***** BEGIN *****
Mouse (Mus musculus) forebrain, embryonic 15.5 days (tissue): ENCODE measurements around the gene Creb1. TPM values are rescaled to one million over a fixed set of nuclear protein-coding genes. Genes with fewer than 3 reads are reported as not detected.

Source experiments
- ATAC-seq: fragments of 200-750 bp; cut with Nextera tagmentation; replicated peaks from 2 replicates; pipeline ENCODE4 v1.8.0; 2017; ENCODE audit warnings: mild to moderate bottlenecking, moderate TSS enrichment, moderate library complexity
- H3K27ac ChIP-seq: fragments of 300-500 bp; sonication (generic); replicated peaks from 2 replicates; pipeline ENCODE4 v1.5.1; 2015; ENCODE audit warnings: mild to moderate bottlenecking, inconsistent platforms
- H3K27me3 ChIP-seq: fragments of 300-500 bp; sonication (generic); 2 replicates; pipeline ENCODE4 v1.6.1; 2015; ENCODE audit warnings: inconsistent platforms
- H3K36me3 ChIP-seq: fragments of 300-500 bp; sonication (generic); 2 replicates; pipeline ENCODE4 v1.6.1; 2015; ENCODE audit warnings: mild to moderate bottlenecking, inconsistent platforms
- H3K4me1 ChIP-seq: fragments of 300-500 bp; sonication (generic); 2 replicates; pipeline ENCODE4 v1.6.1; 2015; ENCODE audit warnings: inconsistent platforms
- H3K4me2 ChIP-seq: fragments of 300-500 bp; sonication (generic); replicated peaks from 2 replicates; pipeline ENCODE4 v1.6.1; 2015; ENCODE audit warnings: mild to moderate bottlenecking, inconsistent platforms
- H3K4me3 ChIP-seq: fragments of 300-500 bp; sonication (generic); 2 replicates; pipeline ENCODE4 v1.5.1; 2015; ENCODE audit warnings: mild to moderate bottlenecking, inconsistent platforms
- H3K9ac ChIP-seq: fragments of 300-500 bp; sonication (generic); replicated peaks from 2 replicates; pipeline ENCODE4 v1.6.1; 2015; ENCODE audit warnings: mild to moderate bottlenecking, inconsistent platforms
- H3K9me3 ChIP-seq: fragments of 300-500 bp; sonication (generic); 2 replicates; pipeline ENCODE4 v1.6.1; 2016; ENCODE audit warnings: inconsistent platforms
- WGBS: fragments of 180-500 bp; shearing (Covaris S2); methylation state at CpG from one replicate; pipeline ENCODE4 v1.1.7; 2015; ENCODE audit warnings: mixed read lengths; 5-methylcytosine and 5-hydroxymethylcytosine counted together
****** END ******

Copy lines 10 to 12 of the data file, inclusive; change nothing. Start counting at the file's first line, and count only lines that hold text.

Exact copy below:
- H3K9ac ChIP-seq: fragments of 300-500 bp; sonication (generic); replicated peaks from 2 replicates; pipeline ENCODE4 v1.6.1; 2015; ENCODE audit warnings: mild to moderate bottlenecking, inconsistent platforms
- H3K9me3 ChIP-seq: fragments of 300-500 bp; sonication (generic); 2 replicates; pipeline ENCODE4 v1.6.1; 2016; ENCODE audit warnings: inconsistent platforms
- WGBS: fragments of 180-500 bp; shearing (Covaris S2); methylation state at CpG from one replicate; pipeline ENCODE4 v1.1.7; 2015; ENCODE audit warnings: mixed read lengths; 5-methylcytosine and 5-hydroxymethylcytosine counted together